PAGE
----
By Garrick Hoffman
In the last issue, we presented an interview with SMCC student Sam Underwood, who spent this fall season working for the Maine Democratic Party in support of Mike Michaud. This is the second of three installments.
If you don’t see yourself working with politics in the future, how else do you think you’ll find yourself engaged? Is it just like you said [in the last installment] – fulfilling those duties of a citizen?
That’s really the bare minimum. For me, it would be important to make financial contributions to worthy causes, to be charitable with my time and money, to really not just meet those obligations but to carry them out to the fullest extent possible. And I understand that if young people don’t stay in the game, we can never have another JFK or Barack Obama or Bill Clinton. The reason that guys like that got to be in high office is because they stuck around. Since I’m not gonna be running for office ever, I’ll be able to offer my support to people who will do the best they can for the state or the country or however you see it.
Do you think that there’s this kind of heightened sense of apathy with our [millennial] generation now? About political issues, social issues, current affairs, the world that we live in, etc? If so, do you find this apathy is more pervasive in our generation than ever before? Or do you have a more optimistic lens of the world, and that our generation has the tools to make a change and to inform ourselves better than previous generations?
That’s tough because there are a couple different ways to look at it. I’ll tell you I wasn’t born yesterday; I know our generation is apathetic. I wouldn’t dispute that I wish our generation could be a little more proactive and could spend a little less time complaining.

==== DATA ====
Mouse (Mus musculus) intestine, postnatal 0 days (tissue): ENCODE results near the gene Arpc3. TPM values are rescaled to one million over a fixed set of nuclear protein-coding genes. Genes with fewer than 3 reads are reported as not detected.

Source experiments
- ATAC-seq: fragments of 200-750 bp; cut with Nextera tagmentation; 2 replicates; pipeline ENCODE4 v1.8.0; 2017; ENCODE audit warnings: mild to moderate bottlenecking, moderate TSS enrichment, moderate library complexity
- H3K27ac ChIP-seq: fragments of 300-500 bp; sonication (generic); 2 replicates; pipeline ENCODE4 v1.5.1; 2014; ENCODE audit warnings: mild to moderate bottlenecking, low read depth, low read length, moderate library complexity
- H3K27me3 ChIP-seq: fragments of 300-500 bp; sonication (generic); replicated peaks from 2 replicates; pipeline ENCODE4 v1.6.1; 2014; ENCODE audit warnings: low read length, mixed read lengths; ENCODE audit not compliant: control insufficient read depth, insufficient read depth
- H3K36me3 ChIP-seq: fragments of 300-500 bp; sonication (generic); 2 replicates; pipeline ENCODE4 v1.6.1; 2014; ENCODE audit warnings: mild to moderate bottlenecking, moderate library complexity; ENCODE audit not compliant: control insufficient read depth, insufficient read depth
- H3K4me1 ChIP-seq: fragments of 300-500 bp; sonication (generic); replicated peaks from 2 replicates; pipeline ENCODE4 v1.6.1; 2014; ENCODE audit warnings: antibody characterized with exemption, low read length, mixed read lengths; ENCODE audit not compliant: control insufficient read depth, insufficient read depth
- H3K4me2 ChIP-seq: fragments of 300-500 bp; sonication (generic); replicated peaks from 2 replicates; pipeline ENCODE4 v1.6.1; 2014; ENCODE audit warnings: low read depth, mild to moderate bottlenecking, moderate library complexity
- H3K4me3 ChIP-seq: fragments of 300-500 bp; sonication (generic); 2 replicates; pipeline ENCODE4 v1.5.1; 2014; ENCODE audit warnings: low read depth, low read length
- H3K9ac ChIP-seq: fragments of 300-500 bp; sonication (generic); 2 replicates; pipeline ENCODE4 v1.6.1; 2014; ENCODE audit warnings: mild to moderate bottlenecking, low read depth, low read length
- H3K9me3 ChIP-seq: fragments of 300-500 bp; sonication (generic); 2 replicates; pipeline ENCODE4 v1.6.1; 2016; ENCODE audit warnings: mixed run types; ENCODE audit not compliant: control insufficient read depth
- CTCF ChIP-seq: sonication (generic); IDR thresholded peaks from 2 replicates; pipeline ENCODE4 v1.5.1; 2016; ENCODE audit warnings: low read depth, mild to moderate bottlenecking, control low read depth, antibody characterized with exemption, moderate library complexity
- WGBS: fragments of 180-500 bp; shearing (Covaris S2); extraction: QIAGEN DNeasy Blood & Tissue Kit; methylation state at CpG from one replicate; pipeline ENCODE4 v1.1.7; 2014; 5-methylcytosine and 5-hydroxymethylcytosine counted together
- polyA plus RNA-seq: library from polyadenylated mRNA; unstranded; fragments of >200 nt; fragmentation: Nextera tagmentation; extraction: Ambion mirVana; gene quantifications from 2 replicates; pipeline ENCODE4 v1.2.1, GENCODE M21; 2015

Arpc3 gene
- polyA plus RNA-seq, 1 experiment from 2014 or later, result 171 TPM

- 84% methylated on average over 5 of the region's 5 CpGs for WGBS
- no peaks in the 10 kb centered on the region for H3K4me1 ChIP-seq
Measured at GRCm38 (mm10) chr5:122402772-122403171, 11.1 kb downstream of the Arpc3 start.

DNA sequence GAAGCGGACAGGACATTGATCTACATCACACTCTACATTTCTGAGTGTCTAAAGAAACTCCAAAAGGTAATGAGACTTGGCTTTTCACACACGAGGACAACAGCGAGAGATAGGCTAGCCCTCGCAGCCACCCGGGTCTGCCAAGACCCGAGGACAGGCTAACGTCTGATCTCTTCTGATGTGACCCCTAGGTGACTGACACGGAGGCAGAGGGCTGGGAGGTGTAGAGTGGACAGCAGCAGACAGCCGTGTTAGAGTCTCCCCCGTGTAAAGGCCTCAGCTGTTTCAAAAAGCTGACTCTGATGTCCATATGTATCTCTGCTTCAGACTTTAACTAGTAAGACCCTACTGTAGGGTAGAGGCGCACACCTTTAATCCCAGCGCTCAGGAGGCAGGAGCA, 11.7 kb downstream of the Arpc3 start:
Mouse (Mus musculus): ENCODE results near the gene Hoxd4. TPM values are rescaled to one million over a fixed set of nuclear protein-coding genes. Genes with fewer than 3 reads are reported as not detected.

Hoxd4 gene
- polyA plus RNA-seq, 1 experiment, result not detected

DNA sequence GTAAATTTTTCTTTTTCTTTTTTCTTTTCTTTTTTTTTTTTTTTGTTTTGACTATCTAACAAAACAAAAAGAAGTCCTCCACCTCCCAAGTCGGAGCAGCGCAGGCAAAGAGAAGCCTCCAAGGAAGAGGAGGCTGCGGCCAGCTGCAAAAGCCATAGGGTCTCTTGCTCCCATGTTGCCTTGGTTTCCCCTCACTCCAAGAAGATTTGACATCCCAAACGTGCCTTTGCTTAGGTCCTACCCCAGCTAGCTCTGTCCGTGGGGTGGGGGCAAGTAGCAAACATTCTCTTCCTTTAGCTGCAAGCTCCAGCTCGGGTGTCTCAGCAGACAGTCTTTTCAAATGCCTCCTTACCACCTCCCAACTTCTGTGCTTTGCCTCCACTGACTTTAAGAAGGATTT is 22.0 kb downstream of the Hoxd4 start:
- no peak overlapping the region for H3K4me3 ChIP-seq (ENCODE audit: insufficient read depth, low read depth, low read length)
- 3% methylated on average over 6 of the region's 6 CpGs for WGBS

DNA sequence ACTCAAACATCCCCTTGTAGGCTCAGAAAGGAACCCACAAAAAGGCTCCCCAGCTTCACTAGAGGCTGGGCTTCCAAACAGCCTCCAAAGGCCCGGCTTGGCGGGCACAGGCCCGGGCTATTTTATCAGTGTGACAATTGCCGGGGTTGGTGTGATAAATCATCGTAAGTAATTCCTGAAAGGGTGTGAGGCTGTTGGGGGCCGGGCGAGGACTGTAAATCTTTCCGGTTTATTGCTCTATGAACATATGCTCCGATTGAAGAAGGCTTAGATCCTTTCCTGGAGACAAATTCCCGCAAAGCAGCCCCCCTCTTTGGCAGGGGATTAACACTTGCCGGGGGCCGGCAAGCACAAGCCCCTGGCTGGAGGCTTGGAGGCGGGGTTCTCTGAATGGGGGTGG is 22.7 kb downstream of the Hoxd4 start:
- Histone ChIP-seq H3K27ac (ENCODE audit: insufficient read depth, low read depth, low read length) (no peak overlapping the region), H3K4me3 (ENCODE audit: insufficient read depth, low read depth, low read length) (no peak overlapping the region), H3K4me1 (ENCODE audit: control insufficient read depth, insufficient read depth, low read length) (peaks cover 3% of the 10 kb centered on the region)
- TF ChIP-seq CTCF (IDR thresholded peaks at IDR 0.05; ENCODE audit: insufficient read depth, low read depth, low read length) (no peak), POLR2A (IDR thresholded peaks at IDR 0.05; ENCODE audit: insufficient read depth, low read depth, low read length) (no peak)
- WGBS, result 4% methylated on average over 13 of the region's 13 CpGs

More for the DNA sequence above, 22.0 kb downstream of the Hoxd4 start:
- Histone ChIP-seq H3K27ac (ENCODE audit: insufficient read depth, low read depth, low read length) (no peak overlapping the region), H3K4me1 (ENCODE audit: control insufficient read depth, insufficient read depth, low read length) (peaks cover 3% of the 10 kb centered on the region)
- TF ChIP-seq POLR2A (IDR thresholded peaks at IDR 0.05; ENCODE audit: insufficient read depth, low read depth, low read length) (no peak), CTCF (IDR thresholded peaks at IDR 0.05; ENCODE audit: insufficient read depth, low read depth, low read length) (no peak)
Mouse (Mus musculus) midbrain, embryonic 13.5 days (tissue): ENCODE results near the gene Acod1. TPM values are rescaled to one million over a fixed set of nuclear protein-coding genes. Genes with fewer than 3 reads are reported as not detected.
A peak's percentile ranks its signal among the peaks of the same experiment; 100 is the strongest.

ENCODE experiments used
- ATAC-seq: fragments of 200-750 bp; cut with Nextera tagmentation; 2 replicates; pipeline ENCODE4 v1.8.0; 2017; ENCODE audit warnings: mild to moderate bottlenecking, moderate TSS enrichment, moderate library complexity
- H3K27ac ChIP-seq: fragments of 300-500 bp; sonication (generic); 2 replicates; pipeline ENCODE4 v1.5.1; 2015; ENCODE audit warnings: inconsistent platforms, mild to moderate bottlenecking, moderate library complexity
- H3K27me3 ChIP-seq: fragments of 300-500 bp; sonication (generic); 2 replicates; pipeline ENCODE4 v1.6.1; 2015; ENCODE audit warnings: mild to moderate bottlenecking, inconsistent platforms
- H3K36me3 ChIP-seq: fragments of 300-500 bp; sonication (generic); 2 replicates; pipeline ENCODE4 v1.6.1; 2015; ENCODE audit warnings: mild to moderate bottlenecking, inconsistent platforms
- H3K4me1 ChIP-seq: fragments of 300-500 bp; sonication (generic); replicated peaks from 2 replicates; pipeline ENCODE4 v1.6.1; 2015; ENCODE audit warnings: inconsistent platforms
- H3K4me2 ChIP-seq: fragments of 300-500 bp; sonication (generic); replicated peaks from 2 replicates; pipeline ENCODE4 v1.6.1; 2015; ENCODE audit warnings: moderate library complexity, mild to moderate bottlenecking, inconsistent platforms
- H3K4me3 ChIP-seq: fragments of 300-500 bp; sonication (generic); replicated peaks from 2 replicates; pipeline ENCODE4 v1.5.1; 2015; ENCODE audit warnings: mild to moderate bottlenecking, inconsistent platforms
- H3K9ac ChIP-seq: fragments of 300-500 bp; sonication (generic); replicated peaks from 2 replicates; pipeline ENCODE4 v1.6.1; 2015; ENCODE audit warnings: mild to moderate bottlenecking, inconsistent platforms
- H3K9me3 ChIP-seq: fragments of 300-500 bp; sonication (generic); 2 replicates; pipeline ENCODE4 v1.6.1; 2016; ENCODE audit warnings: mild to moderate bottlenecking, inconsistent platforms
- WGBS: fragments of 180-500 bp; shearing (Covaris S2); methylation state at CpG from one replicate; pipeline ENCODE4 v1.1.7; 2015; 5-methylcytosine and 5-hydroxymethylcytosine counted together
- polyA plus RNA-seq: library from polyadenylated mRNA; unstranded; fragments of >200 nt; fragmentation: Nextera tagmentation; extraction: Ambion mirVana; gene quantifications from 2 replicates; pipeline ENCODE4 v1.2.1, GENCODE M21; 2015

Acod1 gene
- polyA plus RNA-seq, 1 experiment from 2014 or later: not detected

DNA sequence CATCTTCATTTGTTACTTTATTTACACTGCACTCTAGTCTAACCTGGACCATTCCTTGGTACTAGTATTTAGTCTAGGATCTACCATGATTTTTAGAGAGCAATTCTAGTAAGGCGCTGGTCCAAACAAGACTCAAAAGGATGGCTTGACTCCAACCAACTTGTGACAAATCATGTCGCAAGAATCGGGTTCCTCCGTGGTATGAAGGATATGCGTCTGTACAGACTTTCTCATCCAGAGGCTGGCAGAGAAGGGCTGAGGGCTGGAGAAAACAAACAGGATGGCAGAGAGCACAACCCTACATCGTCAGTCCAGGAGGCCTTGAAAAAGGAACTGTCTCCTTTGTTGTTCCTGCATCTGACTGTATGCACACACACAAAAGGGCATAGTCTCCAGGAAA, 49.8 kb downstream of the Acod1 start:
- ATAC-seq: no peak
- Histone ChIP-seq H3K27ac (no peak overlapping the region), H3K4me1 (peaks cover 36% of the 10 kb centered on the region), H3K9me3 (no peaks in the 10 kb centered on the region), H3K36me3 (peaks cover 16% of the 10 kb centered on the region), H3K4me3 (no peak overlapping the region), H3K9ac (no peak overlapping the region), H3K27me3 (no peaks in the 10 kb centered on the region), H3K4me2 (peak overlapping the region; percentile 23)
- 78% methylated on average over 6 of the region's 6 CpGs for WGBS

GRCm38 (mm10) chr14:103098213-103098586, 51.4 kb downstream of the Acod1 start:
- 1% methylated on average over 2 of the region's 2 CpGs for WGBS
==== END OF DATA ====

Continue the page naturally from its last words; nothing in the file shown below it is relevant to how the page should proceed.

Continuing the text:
That being said, we have a lot to complain about. I can’t comment on how it was in previous generations because I wasn’t around to see it, and neither were any of my peers. But it’s my assessment that probably the most destructive meme – and I’m using that particular word “meme” very specifically – that is so pervasive is this perception – and its not just our generation that thinks this way, it’s older generations too – that “all politicians are corrupt, the system is broken, and there’s nothing anybody can do about it, so why bother trying?” If you buy into that lie, if you allow yourself to give up, to give into despair, sacrifice your hope, trade it in for apathy, then you’re playing into the hands of people who already have power. You’re not making them less powerful. You’re not part of the solution; you’re part of the problem. So when I talk to people who don’t want to vote, for example, or who think voting is pointless, it really aggravates me because they don’t understand how much power they really have.
When you say, “I’m not gonna vote because there’s no point,” you’re not just exercising your right to free speech (although you are doing that), you’re also putting that out there for people who hold you in high esteem to take on as their own ideology. I spoke with a woman recently who told me that she had never voted. She was in her 40s or 50s I would say. She had an adult son who was close to me in age.
This woman, who had an adult son, who had never voted in her life (and her son has never voted either) said, “I really want these changes in our state. I really want XYZ, but I don’t really see the point of voting.” And what I told her was, if you say that you’re gonna go vote for XYZ reasons, and you’re going to vote for so-and-so because you like what he’s all about or what she’s all about, even if you dont make it to the polls, if you start talking about it, people who hold you in high esteem, people who think you’re worth their time and look up to you are gonna hear you say that, and that’s going to affect whether or not you go to the polls. It might not make or break their decision. Somebody has to be touched with an idea a certain number of times before it takes root. But the idea that you only represent yourself in your vote is false.
So yeah, I think that a lot of people our age have fallen victim to the idea that apathy is safe. It’s not.